What’s in It for Me?
I was on my way back to my office after a very challenging board meeting during which negotiations between the company I serve and a union had been resolved through the usual “What’s in it for me?” process.
Later that night I caught up on the day’s news, which was about professional athletes looking out for themselves instead of their team, political leaders on both sides of the aisle refusing to budge from their party’s side of the aisle in “fiscal cliff” negotiations, and global despots pushing for more military power in their own country while threatening world peace. Everyone around the world was asking “What’s in it for me?”
The last straw was when my dog refused to budge from my favorite spot on the family room sofa. I had to “reward” him with a small treat to get him to move across the room—or would that be considered a bribe? Then I had to hurry to the sofa before he got back to “his” spot.
These experiences led me to conclude that today’s number-one bad habit is WIIFM thinking.
Tuning in to WIIFM
Apparently it’s a generational thing, with some authors now labeling all those coming after the baby boomers as part of a “generation me” category. It makes sense—people in this age group have more often than not been taught to “be yourself,” “believe in yourself,” and that “you must love yourself before you can love someone else.”
Although these concepts are meant to encourage healthy self-esteem and independence, there are unintended consequences, including the growing belief that individual needs come before duty to others. Today’s young people are taught to have high expectations of themselves and of the adult world, only to find it increasingly more competitive to get into college, more difficult to pay for it, and even more challenging to find a job when they get out. Reality is clashing with expectations, prompting high levels of hopelessness and mistrust of authority among many young people, which, in my opinion, then feeds the “What’s in it for me” attitude.
Whether it is conscious or not, young people look to those older than themselves and in positions of leadership for how to react to life’s challenges. And I’m heartbroken to say that too many people of my generation are letting them down. We need more leaders in politics, business, religious organizations, schools, and in the home to model ethical behavior and provide encouragement, discipline, acceptance, and love, as well as the value of duty to others. These values are strong antidotes to WIIFM thinking.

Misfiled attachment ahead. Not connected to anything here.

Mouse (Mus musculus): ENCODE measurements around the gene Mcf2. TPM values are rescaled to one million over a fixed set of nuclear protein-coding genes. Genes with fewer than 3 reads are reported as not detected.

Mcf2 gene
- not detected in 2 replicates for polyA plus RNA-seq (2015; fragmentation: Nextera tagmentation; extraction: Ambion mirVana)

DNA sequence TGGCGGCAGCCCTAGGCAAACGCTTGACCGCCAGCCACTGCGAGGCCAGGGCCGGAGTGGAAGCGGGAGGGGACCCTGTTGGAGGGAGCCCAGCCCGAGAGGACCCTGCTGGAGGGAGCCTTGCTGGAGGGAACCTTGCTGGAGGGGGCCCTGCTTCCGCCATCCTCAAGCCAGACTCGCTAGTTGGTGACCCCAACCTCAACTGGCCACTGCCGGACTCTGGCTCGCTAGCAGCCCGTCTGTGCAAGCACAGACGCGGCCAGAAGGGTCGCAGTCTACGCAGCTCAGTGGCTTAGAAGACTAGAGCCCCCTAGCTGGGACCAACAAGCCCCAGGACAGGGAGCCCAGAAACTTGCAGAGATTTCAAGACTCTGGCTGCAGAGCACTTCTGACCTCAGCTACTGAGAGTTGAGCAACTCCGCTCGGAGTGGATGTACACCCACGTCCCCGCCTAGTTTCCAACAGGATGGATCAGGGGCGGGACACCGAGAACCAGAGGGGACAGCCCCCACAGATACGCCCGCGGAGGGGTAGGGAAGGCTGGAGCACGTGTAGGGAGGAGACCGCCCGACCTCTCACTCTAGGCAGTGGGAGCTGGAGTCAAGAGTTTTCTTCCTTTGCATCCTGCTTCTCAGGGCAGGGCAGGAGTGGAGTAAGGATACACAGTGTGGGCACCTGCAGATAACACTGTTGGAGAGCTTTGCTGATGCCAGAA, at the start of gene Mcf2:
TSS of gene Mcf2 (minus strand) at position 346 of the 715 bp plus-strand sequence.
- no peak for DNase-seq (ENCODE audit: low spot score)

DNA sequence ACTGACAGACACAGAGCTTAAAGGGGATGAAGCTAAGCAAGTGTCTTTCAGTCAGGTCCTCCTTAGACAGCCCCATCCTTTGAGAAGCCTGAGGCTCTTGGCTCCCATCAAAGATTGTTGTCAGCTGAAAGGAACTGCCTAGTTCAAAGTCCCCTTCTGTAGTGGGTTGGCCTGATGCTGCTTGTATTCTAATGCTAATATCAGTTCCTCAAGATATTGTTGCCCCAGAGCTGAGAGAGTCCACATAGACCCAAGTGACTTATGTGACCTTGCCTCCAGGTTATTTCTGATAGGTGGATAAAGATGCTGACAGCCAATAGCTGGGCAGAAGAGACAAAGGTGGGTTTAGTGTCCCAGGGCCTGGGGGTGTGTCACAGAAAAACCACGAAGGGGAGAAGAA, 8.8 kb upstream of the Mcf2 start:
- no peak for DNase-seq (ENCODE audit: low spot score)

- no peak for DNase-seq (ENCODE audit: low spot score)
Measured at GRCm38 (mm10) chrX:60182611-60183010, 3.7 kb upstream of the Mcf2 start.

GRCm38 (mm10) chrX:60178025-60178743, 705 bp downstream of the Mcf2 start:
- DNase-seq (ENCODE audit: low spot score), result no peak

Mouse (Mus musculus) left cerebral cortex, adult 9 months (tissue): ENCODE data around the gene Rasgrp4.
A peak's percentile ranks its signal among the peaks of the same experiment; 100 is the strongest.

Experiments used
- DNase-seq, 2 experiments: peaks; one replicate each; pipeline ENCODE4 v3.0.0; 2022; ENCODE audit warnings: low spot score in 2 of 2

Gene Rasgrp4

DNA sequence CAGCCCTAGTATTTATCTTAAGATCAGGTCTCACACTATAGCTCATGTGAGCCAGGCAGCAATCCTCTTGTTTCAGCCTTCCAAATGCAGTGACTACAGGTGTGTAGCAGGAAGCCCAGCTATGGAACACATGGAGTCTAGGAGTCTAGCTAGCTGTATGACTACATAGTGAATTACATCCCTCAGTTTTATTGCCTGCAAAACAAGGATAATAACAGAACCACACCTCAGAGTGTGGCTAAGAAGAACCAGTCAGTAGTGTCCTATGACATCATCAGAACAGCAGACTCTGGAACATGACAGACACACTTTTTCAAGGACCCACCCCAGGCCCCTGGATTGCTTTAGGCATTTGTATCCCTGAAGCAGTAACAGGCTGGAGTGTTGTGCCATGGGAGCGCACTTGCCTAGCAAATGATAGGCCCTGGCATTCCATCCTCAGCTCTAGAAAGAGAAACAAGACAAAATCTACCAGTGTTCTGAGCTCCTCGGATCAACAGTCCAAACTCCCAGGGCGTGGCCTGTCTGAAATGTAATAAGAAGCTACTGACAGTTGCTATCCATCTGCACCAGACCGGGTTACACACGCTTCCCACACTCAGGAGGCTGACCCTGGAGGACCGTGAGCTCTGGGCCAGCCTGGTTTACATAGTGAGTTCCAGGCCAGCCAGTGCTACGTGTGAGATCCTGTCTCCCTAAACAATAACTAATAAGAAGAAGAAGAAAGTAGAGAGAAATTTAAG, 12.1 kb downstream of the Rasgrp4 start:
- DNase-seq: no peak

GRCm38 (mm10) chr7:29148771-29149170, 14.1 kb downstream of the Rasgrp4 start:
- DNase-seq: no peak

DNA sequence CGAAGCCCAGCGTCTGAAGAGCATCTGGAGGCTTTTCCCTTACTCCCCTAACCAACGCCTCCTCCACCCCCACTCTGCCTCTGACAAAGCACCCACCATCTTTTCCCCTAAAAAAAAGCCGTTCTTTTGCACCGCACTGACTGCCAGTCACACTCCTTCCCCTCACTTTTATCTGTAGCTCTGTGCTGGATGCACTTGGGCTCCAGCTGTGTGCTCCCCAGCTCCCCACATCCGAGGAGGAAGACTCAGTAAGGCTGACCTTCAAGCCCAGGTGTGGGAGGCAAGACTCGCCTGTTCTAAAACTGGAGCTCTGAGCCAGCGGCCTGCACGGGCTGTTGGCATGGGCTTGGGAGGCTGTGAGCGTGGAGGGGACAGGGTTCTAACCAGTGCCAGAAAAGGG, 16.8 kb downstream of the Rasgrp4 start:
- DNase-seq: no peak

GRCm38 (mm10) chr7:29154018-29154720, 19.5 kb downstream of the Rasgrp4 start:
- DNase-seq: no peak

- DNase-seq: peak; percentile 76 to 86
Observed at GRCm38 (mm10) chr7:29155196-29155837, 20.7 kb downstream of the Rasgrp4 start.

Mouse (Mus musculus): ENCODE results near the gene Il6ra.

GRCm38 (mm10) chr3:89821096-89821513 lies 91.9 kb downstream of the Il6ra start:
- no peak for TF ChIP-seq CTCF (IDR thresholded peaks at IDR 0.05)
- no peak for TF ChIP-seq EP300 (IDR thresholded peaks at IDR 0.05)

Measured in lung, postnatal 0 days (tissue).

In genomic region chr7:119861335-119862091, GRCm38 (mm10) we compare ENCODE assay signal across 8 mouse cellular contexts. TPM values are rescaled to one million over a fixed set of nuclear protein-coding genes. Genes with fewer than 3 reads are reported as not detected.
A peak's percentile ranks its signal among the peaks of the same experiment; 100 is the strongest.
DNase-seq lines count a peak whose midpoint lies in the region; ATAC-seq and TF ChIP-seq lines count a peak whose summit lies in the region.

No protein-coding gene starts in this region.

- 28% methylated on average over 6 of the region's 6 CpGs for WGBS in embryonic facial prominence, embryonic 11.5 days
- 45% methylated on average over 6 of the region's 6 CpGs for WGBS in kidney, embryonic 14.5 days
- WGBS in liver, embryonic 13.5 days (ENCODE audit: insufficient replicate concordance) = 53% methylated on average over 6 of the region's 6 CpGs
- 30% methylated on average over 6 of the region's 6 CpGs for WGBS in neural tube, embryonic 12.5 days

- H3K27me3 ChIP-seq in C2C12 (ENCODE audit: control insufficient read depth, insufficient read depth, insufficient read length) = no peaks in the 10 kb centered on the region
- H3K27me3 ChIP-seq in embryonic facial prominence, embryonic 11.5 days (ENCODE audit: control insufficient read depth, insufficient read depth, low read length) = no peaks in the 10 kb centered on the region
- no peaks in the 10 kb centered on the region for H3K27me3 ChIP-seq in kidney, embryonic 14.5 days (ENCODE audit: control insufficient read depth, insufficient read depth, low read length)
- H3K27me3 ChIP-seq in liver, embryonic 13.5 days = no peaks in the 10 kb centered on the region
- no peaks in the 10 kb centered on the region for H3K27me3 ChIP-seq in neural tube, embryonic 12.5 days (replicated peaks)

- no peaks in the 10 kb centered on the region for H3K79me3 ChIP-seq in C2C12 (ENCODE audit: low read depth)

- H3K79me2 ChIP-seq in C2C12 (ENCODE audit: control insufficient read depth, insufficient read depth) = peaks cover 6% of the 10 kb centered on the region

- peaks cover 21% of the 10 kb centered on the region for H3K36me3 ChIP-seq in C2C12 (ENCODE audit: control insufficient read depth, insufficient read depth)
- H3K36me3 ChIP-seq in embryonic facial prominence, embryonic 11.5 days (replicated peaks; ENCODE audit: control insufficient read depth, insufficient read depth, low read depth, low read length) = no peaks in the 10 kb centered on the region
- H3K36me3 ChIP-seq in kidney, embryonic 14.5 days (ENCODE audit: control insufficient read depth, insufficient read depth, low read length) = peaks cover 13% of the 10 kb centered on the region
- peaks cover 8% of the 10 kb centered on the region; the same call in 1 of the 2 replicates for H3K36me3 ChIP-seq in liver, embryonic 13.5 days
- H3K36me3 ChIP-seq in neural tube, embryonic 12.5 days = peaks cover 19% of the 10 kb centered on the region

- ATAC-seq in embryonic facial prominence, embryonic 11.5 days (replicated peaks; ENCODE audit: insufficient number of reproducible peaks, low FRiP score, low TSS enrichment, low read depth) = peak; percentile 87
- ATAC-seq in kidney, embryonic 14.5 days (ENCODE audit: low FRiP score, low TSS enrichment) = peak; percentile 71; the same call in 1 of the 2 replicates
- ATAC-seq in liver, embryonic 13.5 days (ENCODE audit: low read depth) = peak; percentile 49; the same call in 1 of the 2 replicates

Altering Habitual Behavior
WIIFM bad habits can be changed within organizations. Trust me, I’ve seen it happen. The answer is within the company’s culture—the “soul” of an organization based on shared values that translate into actions that focus on customers and shared organizational results. Companies with authentic values (i.e., values that are more than words in an employee handbook) are better equipped to execute strategy and have employees with a healthy external focus instead of a WIIFM focus.
Over the years I’ve observed that companies with winning corporate cultures tend to follow these steps:
Conduct a culture audit. Every business has a unique history and purpose that were built on unique values such as quality (Southwest Airlines) or innovation (Microsoft) or cost-efficiency (Wal-Mart). Some companies use professional firms that specialize in culture audits, while others conduct one-on-one and group meetings with a wide range of employees to get a real sense of their organization’s cultural strengths and weaknesses. The important step is simply doing it!
Set expectations and structure. With a clear understanding of the organization’s unique culture in mind, leaders can articulate a vision and develop a list of cultural expectations that support the past and move into the future can be developed. There are many great visioning resources available on the Internet. The next step is to objectively assess your management team to ensure everyone supports the company’s vision and values. There’s no place in leadership positions for WIIFM attitudes if you want to achieve real change in the company.
Measure results and hold people accountable. With new cultural expectations clearly in mind and a capable management team to implement them, everyone should be focused on common values that support strategy and vision. Now it’s time to get out of the way, keep communicating and modeling behavior that supports the values, and focus on holding people accountable for measurable results. The executive’s role is to help employees get the right results, the right way, by discussing how what they do fits into corporate values, vision, and strategy. When employees know how their values and talents align with your organization’s values, vision, and mission, the gap between WIIFM thinking and team success closes.
When people ask about my firm’s corporate culture and values, my answer is that our people are our greatest resource, but our reputation is our most precious asset—and it was gained in inches but can be lost in miles. The number-one threat to your business’ reputation is managers and employees with WIIFM thinking. Be a proactive leader who cares enough to escort the WIIFMs to the exit.
Mark W. Sheffert, chairman and CEO of Manchester Companies, Inc., provides investment banking and corporate renewal/performance advisory services. Contact him at firstname.lastname@example.org.